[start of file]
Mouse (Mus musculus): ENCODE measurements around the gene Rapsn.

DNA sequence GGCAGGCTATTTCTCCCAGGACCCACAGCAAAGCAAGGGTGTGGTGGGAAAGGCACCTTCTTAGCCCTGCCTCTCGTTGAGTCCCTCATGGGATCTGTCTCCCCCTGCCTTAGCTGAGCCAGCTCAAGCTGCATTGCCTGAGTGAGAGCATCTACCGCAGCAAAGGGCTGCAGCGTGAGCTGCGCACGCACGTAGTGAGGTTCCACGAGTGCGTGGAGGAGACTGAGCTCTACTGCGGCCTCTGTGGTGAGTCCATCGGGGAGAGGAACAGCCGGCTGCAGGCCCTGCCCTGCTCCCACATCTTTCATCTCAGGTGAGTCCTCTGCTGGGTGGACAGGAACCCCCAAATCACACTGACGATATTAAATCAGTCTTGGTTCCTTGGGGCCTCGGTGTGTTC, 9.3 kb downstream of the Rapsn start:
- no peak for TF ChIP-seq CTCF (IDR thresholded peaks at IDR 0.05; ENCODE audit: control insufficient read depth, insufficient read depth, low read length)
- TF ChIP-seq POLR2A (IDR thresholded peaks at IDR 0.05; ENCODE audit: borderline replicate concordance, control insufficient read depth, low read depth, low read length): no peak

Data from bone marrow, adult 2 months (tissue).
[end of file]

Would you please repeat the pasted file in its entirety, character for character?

Mouse (Mus musculus): ENCODE measurements around the gene Rapsn.

DNA sequence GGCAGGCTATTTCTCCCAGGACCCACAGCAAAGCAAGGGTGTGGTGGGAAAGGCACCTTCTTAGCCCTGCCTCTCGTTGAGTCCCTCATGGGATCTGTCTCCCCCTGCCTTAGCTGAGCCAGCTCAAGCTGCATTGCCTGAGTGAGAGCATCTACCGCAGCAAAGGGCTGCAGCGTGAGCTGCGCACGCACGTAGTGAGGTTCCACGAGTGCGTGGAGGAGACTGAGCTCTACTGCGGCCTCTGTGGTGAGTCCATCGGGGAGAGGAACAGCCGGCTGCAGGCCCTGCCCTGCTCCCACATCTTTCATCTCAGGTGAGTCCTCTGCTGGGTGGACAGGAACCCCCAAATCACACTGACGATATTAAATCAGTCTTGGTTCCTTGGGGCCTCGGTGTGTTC, 9.3 kb downstream of the Rapsn start:
- no peak for TF ChIP-seq CTCF (IDR thresholded peaks at IDR 0.05; ENCODE audit: control insufficient read depth, insufficient read depth, low read length)
- TF ChIP-seq POLR2A (IDR thresholded peaks at IDR 0.05; ENCODE audit: borderline replicate concordance, control insufficient read depth, low read depth, low read length): no peak

Data from bone marrow, adult 2 months (tissue).